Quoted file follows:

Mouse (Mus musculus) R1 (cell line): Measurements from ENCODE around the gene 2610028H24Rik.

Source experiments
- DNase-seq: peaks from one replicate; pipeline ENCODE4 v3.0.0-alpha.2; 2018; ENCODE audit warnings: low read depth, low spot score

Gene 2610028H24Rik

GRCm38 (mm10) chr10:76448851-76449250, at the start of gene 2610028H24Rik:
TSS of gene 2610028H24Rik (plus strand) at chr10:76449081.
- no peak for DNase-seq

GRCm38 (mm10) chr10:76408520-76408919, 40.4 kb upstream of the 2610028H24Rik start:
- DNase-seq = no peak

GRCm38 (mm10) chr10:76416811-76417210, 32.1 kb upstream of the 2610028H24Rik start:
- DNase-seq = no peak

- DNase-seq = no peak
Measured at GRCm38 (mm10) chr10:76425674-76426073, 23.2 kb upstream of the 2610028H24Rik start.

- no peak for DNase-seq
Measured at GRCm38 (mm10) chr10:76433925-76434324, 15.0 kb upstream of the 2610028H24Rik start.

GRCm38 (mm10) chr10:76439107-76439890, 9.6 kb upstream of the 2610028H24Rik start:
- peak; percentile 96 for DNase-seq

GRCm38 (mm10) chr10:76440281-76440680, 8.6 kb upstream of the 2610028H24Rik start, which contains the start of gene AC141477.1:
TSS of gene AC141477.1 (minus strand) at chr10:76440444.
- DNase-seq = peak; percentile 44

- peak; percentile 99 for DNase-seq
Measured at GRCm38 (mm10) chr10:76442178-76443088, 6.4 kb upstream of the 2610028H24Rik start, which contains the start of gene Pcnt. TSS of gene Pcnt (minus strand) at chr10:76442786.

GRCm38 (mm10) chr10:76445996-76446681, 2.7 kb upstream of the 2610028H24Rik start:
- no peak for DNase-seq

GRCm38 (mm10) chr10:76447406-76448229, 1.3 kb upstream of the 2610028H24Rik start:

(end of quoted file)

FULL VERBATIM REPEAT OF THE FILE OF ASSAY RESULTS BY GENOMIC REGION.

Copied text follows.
Mouse (Mus musculus) R1 (cell line): Measurements from ENCODE around the gene 2610028H24Rik.

Source experiments
- DNase-seq: peaks from one replicate; pipeline ENCODE4 v3.0.0-alpha.2; 2018; ENCODE audit warnings: low read depth, low spot score

Gene 2610028H24Rik

GRCm38 (mm10) chr10:76448851-76449250, at the start of gene 2610028H24Rik:
TSS of gene 2610028H24Rik (plus strand) at chr10:76449081.
- no peak for DNase-seq

GRCm38 (mm10) chr10:76408520-76408919, 40.4 kb upstream of the 2610028H24Rik start:
- DNase-seq = no peak

GRCm38 (mm10) chr10:76416811-76417210, 32.1 kb upstream of the 2610028H24Rik start:
- DNase-seq = no peak

- DNase-seq = no peak
Measured at GRCm38 (mm10) chr10:76425674-76426073, 23.2 kb upstream of the 2610028H24Rik start.

- no peak for DNase-seq
Measured at GRCm38 (mm10) chr10:76433925-76434324, 15.0 kb upstream of the 2610028H24Rik start.

GRCm38 (mm10) chr10:76439107-76439890, 9.6 kb upstream of the 2610028H24Rik start:
- peak; percentile 96 for DNase-seq

GRCm38 (mm10) chr10:76440281-76440680, 8.6 kb upstream of the 2610028H24Rik start, which contains the start of gene AC141477.1:
TSS of gene AC141477.1 (minus strand) at chr10:76440444.
- DNase-seq = peak; percentile 44

- peak; percentile 99 for DNase-seq
Measured at GRCm38 (mm10) chr10:76442178-76443088, 6.4 kb upstream of the 2610028H24Rik start, which contains the start of gene Pcnt. TSS of gene Pcnt (minus strand) at chr10:76442786.

GRCm38 (mm10) chr10:76445996-76446681, 2.7 kb upstream of the 2610028H24Rik start:
- no peak for DNase-seq

GRCm38 (mm10) chr10:76447406-76448229, 1.3 kb upstream of the 2610028H24Rik start: